Slum Soccer was started around ten years ago by a university professor named Vijay Barse, who we were fortunate enough to meet. After watching kids play soccer with a broken bucket in the slums, he was inspired to set up a tournament for them so they could enjoy competition in a more formal setting. As time went on, this tournament turned into weekend sessions for the local community. Today, Slum Soccer provides educational/healthcare workshops, societal developmental programs, coaching camps, and the pure joy of a place to play football to nearly 70,000 men, women, and children across 63 districts in India. This meteoric rise from a fun football tournament for a few to an empowering resource for thousands can best be summarized in the stories of the people who work for Slum Soccer.
One such person is a young man named Homkant from Northern India. As a child, he grew up during the heat of the ongoing tensions between Hindu and Muslim groups in India and Pakistam. Amidst the tensions and dangers of the violence that plagued the region, Homkant was pressured to join the Hindu side. Caught between attacks on Islamic holy sites and the defense of his own sacred temples, he called this period of his life the “darkest chapter”. In the face of problems in his own home and with the local police, he left everything behind to start a new life in Nagpur. However, this “new life” was far from lucrative. He spent one year living on the streets before picking up a job at a local tea stall. This is when Slum Soccer stepped in. Without passing any judgment, the individuals in Slum Soccer found Homkant and provided with a home, three meals a day, and an opportunity to learn and build within the beautiful game. The pinnacle of this experience was being selected to represent India in the Homeless World Cup. Following these life changing moments, he has now dedicated himself full time to the organization. He is constantly running trainings and educational programs, recruits players for the Homeless World Cup and is looked up to like a big brother by the others in Slum Soccer who have also been helped off the streets.
Across Slum Soccer, you can find many stories similar to that of Homkant. Stories of struggle, strife, and a rebirth supported by the strong arms of Slum Soccer. However, the members of the organization are far from content. The minute we arrived they were proposing new challenges in order to take sport for development to a new level. Early on we decided that over the course of the week, we would take a step forward and teach games that would cover very intense issues such as menstruation. In many parts of rural India, there is little to no knowledge about the process of menstruation. In extreme cases, this means that women on their period are barred from entering the household because of fears that their menstrual blood will contaminate the food, water, plants, and other items in the home. Generally isolated in a shelter without food, water, and access to proper hygienic materials, thousands of young women die per year because of these myths. Additionally, 23 million women per year are forced drop out of school because of their period. Many of the women that we worked with in our time at Slum Soccer shared stories about how the lack of educational materials regarding menstruation has resulted in terrible consequences for themselves, loved ones, and other women. United under the leadership of full time CAC Coach Ashlyn, we worked to develop a number of games that teach women about the truths of menstruation through sport. Given Slum Soccer’s wide reach, we are hopeful that this will have a positive impact on many women’s lives.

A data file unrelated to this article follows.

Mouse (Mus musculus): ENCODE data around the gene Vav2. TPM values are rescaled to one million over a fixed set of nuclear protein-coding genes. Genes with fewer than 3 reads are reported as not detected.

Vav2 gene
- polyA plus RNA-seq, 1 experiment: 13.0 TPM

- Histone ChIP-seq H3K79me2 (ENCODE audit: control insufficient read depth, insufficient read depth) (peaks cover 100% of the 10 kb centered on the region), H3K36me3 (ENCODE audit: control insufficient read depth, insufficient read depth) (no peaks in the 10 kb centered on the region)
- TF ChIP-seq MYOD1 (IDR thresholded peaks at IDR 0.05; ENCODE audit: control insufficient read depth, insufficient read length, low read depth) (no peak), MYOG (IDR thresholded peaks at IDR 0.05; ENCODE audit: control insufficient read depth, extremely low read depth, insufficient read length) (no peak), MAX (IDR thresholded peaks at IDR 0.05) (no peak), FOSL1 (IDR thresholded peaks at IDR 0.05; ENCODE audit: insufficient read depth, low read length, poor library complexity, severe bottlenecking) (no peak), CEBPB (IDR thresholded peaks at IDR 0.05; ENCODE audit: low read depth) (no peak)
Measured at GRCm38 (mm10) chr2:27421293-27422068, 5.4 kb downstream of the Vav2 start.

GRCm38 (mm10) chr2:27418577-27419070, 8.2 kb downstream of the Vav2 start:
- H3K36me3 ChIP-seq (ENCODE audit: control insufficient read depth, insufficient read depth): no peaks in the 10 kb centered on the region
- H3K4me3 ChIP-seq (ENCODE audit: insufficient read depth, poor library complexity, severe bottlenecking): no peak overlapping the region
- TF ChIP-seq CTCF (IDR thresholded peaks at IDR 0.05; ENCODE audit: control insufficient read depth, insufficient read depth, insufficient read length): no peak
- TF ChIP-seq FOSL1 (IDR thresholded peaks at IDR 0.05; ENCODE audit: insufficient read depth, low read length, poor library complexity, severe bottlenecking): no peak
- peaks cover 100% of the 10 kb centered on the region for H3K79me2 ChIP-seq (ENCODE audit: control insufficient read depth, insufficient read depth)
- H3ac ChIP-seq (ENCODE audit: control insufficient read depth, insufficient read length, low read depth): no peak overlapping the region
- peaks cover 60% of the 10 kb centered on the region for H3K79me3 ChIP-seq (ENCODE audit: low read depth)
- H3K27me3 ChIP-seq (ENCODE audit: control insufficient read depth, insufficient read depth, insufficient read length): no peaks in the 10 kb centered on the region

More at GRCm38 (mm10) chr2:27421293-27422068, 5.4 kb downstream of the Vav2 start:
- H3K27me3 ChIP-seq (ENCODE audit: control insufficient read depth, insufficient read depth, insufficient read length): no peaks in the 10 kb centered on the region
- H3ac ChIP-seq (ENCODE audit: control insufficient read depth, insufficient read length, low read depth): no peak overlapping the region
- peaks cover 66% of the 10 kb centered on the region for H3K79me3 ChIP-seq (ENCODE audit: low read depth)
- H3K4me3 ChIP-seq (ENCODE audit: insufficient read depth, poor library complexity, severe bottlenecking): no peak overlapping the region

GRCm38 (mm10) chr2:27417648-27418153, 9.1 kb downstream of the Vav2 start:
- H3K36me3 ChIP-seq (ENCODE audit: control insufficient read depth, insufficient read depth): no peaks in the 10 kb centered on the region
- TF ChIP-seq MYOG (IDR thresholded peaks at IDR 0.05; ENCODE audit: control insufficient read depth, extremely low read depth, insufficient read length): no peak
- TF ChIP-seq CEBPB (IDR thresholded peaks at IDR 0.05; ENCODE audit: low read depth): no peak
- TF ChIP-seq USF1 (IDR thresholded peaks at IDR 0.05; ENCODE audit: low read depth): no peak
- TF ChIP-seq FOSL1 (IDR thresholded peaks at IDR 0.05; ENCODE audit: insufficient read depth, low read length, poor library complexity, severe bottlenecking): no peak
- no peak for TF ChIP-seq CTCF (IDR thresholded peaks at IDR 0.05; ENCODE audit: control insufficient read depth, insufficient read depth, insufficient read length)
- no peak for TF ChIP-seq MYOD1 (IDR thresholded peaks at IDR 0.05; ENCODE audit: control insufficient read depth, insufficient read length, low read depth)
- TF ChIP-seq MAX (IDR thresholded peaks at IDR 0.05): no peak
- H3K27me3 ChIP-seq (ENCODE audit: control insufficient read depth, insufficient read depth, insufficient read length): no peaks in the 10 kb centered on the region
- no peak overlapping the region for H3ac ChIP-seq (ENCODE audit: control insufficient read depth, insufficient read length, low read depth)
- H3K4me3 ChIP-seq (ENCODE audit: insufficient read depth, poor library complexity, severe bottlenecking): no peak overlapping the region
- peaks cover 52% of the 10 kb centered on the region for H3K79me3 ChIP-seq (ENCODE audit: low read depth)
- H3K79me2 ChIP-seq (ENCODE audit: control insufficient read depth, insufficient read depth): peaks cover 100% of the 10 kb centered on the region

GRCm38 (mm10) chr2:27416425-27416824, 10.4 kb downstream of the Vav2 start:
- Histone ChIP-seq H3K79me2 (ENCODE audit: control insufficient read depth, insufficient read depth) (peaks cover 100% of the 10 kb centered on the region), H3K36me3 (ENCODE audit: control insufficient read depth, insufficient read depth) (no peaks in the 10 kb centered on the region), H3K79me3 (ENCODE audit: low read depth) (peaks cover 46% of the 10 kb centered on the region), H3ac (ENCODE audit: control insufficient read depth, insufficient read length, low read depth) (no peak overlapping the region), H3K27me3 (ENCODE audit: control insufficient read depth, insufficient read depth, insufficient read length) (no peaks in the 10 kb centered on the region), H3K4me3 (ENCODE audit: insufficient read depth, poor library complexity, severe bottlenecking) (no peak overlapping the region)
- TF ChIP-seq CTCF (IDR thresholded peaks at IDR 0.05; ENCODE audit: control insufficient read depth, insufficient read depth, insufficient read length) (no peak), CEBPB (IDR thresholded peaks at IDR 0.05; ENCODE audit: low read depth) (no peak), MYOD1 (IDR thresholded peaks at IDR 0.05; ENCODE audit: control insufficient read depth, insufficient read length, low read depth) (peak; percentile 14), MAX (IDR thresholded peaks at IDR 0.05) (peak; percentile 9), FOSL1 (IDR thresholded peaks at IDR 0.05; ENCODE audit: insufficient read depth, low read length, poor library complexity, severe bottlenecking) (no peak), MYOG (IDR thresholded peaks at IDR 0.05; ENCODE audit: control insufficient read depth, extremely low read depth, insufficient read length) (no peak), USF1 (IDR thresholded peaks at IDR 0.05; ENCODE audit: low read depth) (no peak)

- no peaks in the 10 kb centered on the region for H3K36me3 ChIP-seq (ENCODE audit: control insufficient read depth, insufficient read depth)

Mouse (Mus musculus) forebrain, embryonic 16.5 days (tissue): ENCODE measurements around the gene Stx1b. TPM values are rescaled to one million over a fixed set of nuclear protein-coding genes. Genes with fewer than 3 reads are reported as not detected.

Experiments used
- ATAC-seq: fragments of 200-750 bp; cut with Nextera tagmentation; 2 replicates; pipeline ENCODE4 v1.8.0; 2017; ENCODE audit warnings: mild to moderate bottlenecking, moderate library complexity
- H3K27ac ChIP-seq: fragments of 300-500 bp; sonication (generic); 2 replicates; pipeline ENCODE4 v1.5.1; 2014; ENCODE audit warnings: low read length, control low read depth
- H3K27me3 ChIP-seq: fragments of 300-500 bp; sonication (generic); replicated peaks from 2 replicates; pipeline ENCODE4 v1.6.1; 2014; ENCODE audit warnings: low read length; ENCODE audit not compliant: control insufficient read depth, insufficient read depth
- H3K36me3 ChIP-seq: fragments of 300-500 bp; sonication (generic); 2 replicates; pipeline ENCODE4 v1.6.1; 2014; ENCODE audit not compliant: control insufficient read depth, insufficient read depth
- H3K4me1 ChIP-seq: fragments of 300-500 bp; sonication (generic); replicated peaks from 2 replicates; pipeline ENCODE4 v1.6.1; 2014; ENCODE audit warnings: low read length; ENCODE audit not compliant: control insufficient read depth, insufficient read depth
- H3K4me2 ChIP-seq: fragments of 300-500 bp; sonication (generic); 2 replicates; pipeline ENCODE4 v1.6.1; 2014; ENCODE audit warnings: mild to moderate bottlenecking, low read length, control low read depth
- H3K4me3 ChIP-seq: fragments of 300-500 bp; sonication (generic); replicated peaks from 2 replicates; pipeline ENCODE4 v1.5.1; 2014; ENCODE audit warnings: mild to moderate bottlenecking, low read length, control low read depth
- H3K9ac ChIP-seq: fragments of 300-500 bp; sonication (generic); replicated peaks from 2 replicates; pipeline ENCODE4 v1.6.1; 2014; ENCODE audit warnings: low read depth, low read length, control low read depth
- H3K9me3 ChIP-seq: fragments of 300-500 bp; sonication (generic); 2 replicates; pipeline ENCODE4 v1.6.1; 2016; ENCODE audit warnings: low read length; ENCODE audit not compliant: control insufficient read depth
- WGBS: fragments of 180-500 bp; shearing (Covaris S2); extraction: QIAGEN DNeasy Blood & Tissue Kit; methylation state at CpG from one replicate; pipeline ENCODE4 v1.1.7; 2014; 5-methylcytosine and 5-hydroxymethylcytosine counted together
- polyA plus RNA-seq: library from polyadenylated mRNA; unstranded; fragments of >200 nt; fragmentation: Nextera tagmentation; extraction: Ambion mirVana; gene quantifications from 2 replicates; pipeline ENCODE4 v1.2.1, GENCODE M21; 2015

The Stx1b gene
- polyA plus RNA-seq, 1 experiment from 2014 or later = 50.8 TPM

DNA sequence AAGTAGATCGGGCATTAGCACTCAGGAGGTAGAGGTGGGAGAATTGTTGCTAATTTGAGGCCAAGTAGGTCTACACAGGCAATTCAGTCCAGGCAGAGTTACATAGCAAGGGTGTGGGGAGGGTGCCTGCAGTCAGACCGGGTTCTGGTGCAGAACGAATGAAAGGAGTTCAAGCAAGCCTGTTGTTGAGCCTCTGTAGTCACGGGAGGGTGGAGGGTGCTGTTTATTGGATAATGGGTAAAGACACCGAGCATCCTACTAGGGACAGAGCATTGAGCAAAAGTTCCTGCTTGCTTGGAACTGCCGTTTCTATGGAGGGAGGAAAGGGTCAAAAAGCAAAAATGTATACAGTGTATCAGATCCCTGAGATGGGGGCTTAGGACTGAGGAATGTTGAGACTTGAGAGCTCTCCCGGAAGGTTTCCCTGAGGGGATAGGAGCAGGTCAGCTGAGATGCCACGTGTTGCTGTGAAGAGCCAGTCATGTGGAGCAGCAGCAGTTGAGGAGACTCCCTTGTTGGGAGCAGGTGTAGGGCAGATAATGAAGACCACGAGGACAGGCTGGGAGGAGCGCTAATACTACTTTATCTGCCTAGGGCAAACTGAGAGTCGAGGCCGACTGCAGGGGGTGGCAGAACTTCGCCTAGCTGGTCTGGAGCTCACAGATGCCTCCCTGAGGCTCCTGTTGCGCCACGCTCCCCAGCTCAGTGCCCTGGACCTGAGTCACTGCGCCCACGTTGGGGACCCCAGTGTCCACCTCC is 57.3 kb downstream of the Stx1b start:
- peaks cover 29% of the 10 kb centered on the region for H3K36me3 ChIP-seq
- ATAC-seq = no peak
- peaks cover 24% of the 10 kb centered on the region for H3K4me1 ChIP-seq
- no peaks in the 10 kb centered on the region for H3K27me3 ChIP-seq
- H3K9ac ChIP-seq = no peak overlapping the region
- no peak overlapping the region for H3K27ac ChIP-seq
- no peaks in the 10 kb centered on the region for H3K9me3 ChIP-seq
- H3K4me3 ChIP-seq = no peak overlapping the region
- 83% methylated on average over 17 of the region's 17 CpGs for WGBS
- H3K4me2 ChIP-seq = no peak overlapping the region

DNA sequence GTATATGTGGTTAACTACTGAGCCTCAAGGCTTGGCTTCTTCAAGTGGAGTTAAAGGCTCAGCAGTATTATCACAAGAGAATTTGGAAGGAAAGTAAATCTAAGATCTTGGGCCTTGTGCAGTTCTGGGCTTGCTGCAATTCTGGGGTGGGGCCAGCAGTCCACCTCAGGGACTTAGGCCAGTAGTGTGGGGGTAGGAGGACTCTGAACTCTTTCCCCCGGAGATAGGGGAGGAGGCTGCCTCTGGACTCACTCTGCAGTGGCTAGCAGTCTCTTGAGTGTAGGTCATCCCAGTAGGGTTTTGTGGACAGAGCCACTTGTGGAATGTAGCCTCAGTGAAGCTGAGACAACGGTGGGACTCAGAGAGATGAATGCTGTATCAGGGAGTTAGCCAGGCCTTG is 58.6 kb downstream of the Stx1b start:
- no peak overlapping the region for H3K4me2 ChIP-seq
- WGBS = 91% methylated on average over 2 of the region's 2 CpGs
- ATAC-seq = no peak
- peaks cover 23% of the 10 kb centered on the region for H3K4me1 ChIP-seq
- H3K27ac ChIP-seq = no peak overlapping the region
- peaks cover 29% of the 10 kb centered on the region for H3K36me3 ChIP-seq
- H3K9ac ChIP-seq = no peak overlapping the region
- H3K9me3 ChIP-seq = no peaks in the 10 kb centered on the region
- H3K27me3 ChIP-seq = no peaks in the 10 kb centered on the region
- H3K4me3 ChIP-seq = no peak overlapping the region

In my four months with CAC, I’ve found that in many cases, despite all of the hard work put in on-field, you don’t quite know if sport for development will ever fully “catch-on” and have the positive impacts that you are hoping for. However, upon the completion of the week with Slum Soccer, I felt supremely confident that our partnership would have a positive impact on many lives. This confidence was fueled by the fruitful discussions, ambitious leaders, and inspirational stories that I was fortunate to come across throughout the week. While at first, the little turf field in Maharashtra just seemed like a nice place to play, I now know that the field itself is only a smart part of Slum Soccer’s commitment to forgiveness, education, opportunity and creating a home to those like Homkant who were forced to leave everything behind. I can’t wait to see the results of CAC and Slum Soccer’s partnership in the coming years.